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Nutritional Guidelines Challenged for Anorexia Treatment

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Researchers at the University of California, San Francisco (UCSF), have disputed the current guidelines in place for providing nourishment to adolescents who are hospitalized with anorexia.

The study is the first of its kind to evaluate the process of restoring nutrition to severely malnourished individuals with anorexia. The current guidelines which were established in 2000 suggest that nutrition therapy be introduced gradually in order to avoid refeeding syndrome. It is believed that this condition caused by potentially life threatening shifts in the body’s electrolyte balance, can be prevented by “starting low and going slow”, where patients are fed approximately 1,200 calories per day at first, adding another 200 calories to their diet every other day.

In the study, 35 adolescent female patients were followed after being admitted to hospital with malnutrition. Each one of them was experiencing a number of symptoms related to their anorexia including low blood pressure, low heart rate, low body temperature and/or low body mass index (BMI).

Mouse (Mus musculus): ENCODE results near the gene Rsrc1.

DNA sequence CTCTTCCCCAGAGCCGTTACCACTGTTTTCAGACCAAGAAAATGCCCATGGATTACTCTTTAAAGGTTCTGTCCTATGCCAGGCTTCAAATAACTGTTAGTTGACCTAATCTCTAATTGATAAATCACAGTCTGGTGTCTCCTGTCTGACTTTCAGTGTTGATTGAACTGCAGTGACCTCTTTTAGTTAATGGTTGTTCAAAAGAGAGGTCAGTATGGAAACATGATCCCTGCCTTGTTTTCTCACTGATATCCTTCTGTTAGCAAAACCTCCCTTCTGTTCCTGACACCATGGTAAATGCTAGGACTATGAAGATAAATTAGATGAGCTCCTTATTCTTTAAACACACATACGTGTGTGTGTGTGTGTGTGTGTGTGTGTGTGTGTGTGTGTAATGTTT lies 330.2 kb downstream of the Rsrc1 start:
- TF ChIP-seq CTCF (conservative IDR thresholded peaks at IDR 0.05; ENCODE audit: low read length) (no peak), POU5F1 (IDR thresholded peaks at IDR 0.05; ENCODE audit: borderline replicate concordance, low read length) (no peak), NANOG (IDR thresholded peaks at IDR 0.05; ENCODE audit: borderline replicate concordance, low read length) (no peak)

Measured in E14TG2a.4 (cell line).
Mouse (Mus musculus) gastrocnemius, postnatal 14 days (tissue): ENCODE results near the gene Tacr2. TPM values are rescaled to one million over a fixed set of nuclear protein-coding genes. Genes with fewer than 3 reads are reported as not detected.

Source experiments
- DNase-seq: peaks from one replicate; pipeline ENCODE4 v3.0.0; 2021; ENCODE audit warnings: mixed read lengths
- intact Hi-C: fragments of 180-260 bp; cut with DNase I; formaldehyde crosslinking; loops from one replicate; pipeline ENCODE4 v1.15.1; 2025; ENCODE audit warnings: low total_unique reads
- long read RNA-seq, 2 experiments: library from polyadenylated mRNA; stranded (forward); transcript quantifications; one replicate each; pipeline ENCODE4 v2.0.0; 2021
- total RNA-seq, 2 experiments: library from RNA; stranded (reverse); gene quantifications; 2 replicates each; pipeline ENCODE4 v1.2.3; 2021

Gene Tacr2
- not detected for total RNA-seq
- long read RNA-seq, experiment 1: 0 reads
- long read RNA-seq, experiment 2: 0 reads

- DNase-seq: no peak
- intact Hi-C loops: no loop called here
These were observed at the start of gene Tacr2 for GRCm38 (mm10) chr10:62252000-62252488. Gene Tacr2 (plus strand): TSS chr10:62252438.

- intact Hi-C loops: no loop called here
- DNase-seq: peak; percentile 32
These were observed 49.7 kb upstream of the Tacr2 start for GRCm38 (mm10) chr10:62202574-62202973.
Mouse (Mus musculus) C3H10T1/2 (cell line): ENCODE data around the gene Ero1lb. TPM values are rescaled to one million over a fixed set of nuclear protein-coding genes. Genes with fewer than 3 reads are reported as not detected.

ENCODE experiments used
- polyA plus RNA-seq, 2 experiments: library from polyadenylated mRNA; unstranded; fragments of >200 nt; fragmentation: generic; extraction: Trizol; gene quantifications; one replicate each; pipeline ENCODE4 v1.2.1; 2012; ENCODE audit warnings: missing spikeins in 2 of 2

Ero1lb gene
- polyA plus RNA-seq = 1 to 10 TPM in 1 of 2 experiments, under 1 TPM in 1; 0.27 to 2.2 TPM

The UCSF researchers noted that by following the renourishment guidelines, the young people with anorexia were not gaining weight, and in fact in some cases, actually continued to lose weight for some time. Although none of the participants in the study developed refeeding syndrome, they did not benefit nutritionally to the same degree as one would expect, from a stay in hospital.

94 percent of the study participants began treatment with diets of less than 1,400 calories per day. Extra calories were subsequently introduced ranging from an additional 800 to 2,200 calories via 6 small meals per day. The patients were closely monitored, and their heart rates and electrolytes were checked.

The researchers discovered that 83 percent of the patients who were given lower calorie diets lost weight, and did not start to increase their overall weight until the 8th day spent in the hospital. They also noted that patients given higher calorie diets spent less time in the hospital.

The researchers noted no adverse effects from providing higher calorie diets to the patients, and are questioning whether the present guidelines are too cautious. The study can be found in the January issue of the Journal of Adolescent Health.

Medical News Today

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